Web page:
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|Good Guys Wear Black|
Theatrical release poster
|Directed by||Ted Post|
|Produced by||Allan F. Bodoh
|Screenplay by||Bruce Cohn
|Story by||Joseph Fraley|
|Music by||Craig Safan|
|Edited by||Millie Moore
Action One Film Partners, LTD
Mar Vista Productions
Western Film Productions
|Distributed by||American Cinema Releasing|
|Box office||$18.3 million (United States)|
Good Guys Wear Black is a 1978 American action film starring Chuck Norris and directed by Ted Post. This was the second film to feature Norris as the star. The film featured a first screen appearance by Norris' brother Aaron Norris and final appearances by Lloyd Haynes, Dana Andrews and Jim Backus.
Back in 1973, one United States Senator Conrad Morgan (James Franciscus), the chief delegate diplomat in negotiating the terms of the end of Vietnam War, made a deal in Paris, France with Kuong Yen, the North Vietnamese negotiator. The deal called for Yen to release certain key CIA POWs in exchange for Morgan setting up a death-trap for an elite group of CIA assassins, known as the Black Tigers. The treaty signed, the Black Tigers were sent into the jungles of 'Nam to their unknowing demise, under the guise that they were on mission to liberate American POWs. However, the negotiators failed to realize one thing: the commando's team leader was one Major John T. Booker (Chuck Norris). So, needless to say and despite all odds, Booker survives. As do the four men wise enough to have remained in his general vicinity.
Five years after returning from Vietnam, Booker, now living in Los Angeles, California, is now working as a political science professor at UCLA, donning a post-war moustache, and with a hobby of race car–driving. Booker lectures to a bunch of kids on how the war should not have happened, and that the U.S. should not have been involved. He then jokes about singing patriotic songs the following week to atone. Sitting in on one of his lectures is a bright female reporter named Margaret (Anne Archer) who starts asking some very specific questions about the botched rescue mission. It seems that someone is slowly killing all the surviving members of the special forces team.
Booker is suddenly thrown back into his past when Morgan's appointment as Secretary of State spurs Yen to blackmail his ex-negotiations buddy into making good on his unfinished deal: the extermination of the Black Tigers.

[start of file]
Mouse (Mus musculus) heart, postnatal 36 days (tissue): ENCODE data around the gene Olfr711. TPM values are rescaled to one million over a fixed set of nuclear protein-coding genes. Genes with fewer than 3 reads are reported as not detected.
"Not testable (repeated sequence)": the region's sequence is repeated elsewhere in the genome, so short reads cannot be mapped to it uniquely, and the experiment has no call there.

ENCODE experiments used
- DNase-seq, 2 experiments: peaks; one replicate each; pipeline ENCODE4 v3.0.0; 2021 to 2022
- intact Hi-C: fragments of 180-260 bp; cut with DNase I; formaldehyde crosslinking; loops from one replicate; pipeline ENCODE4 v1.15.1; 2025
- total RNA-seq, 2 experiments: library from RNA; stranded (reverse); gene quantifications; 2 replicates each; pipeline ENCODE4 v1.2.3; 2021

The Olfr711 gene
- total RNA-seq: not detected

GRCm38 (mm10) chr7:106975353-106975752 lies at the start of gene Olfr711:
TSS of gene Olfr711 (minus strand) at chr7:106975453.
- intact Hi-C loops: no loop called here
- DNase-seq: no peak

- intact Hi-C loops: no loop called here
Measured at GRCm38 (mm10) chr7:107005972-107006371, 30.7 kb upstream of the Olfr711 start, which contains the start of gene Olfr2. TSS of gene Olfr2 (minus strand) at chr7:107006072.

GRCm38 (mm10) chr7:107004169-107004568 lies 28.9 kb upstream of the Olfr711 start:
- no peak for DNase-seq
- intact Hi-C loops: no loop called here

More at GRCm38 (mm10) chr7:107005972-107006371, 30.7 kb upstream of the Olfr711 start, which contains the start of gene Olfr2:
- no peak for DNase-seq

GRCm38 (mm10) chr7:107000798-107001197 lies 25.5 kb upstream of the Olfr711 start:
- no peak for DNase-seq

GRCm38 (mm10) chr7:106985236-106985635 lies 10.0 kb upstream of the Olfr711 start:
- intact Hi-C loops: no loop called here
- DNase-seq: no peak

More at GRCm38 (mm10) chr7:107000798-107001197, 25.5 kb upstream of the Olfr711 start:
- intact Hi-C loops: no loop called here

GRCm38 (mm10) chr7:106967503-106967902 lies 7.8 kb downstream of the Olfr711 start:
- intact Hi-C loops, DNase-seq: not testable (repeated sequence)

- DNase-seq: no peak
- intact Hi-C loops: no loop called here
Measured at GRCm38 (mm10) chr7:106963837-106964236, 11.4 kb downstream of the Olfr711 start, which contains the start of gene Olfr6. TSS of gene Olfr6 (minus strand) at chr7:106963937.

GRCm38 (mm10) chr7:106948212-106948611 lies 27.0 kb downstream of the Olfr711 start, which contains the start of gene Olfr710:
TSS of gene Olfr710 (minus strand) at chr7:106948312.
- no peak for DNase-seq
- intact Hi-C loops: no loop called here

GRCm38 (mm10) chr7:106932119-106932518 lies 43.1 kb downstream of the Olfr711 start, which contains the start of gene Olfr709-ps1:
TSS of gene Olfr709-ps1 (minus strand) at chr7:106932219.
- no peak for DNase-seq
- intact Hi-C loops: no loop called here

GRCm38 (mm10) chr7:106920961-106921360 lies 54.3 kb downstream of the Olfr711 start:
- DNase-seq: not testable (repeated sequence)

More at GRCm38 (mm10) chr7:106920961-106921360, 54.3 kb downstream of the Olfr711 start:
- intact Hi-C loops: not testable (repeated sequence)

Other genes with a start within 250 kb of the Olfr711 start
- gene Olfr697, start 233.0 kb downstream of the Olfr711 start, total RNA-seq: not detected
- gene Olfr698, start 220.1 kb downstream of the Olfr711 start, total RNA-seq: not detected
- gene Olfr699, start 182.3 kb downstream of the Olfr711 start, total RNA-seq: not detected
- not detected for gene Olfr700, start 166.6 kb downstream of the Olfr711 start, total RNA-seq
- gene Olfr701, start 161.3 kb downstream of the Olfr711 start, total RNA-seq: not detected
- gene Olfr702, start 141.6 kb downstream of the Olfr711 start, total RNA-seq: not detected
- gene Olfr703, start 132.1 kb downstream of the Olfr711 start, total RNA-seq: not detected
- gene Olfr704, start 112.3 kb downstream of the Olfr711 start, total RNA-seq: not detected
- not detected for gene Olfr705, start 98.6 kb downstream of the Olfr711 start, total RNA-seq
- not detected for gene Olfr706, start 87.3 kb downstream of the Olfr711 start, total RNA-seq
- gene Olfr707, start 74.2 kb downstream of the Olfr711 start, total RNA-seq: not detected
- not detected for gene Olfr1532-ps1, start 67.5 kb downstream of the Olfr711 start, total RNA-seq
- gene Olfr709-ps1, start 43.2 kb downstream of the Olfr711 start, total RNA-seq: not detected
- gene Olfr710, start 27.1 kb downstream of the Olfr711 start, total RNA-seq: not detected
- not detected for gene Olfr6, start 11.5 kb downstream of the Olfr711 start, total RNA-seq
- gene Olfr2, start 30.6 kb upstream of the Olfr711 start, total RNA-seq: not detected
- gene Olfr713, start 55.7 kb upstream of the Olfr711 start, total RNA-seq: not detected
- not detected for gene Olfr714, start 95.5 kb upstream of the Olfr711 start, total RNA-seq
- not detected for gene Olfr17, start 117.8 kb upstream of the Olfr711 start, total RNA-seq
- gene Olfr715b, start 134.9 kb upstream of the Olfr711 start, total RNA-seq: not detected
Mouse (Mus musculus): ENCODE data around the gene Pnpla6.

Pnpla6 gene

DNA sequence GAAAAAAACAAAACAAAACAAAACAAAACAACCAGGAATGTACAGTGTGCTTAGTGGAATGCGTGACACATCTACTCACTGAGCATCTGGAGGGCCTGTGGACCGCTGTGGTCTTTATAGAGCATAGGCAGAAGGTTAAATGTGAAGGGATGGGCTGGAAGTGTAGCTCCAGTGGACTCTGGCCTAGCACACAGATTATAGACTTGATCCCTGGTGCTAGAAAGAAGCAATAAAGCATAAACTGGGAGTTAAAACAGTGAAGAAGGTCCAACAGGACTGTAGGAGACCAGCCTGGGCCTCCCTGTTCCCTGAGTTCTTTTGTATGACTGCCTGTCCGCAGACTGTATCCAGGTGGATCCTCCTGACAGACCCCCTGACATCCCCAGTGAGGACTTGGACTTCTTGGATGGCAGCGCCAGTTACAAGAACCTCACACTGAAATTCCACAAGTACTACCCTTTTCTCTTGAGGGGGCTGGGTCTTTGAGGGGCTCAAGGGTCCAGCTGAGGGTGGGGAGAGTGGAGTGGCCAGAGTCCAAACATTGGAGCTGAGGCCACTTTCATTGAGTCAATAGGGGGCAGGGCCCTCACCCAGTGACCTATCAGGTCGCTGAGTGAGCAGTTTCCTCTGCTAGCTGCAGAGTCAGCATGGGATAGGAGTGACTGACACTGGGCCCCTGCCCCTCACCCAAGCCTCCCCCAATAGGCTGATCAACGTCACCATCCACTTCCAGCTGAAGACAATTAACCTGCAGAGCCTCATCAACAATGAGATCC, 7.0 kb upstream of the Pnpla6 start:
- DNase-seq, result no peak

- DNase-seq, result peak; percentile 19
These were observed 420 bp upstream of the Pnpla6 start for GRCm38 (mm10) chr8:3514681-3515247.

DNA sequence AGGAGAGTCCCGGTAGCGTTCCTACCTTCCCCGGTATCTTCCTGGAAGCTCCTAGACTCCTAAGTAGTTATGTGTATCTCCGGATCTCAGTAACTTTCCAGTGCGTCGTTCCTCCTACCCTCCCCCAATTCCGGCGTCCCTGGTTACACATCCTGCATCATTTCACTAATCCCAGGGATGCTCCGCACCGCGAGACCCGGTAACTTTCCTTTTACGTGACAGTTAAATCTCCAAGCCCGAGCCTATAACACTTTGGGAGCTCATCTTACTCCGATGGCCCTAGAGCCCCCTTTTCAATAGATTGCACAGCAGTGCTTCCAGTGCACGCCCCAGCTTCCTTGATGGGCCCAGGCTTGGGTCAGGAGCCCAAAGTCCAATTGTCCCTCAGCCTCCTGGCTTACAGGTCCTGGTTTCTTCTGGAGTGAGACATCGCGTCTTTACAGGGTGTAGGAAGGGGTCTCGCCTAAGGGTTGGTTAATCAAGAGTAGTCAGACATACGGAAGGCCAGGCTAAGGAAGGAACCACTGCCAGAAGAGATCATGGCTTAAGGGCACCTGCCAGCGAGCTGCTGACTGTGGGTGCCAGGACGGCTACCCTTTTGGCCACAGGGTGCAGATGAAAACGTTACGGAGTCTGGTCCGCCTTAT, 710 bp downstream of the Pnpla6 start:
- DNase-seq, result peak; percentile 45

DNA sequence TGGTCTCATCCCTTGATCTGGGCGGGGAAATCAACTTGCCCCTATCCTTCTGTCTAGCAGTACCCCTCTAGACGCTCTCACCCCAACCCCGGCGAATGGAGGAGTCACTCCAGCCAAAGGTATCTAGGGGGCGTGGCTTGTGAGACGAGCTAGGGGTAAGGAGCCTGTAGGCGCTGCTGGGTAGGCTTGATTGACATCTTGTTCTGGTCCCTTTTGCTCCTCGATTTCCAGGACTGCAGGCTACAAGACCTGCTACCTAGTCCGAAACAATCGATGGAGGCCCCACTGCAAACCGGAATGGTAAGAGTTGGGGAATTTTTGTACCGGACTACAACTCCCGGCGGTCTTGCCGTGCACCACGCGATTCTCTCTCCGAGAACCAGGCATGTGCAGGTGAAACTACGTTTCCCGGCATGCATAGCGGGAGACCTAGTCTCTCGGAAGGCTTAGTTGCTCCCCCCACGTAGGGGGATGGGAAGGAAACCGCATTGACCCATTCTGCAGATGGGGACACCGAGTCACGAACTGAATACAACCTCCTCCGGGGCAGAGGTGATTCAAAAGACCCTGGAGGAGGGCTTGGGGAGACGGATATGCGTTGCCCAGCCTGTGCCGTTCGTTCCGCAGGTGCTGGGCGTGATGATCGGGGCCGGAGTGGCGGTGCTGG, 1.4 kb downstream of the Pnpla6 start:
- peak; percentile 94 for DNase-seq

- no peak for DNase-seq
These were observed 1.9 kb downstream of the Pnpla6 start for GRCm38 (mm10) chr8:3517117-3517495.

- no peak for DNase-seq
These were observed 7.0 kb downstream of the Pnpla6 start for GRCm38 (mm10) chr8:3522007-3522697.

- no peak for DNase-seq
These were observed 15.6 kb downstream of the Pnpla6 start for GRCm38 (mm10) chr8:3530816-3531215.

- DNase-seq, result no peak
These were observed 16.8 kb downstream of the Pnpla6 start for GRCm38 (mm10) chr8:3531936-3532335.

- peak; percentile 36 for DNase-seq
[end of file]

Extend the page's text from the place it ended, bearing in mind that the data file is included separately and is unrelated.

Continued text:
|Chuck Norris||Major. John T. Booker (The Black Tigers)|
|James Franciscus||Conrad Morgan|
|Lloyd Haynes||Murray Saunders|
|Dana Andrews||Edgar Harolds|
|Jim Backus||Albert (The Apartment Doorman)|
|Lawrence P. Casey||Mike Potter (The Black Tigers)|
|Anthony Mannino||Gordie Jones (The Black Tigers)|
|Soon-Tek Oh||Mjr. Mhin Van Thieu (The Black Tigers)|
|Joe Bennett||Lou Goldberg (The Black Tigers)|
|Jerry Douglas||Joe Walker (The Black Tigers)|
|Stack Pierce||Holly Washington (The Black Tigers)|
|Michael Payne||Mitch (The Black Tigers)|
|David Starwalt||Steagle (The Black Tigers)|
|Aaron Norris||Al (The Black Tigers)|
|Don Pike||Hank (The Black Tigers)|
|Benjamin J. Perry||Finney (The Black Tigers)|
|Hatsuo Uda||Shoeshine Man|
|Virginia Wing||Mrs. Mhin Van Thieu|
|Viola Harris||Airline Ticket Agent|
|Jacki Robins||Fat Lady|
|Pat E. Johnson||CIA Agent|
|Warren Smith||James (Morgan's Chauffeur)|
Norris said a friend wrote the script from a storyline he devised with one of his students.
Chuck Norris had a long dialogue scene with James Franciscus about the Vietnam War. Steve McQueen, who Norris knew, saw it and advised Norris to let support characters take care of the exposition, "then when there's something important to say, you say it." "Let the co-stars do the b.s. dialogue," Norris says McQueen told him. "I do it. Eastwood does it. Bronson does it."
The movie grossed $18 million at the box office, due in part to a year-long publicity tour Norris did. It received generally poor reviews.
Chuck Norris' character in The Expendables 2 is named Booker "The Lone Wolf", in homage to John T. Booker in Good Guys Wear Black.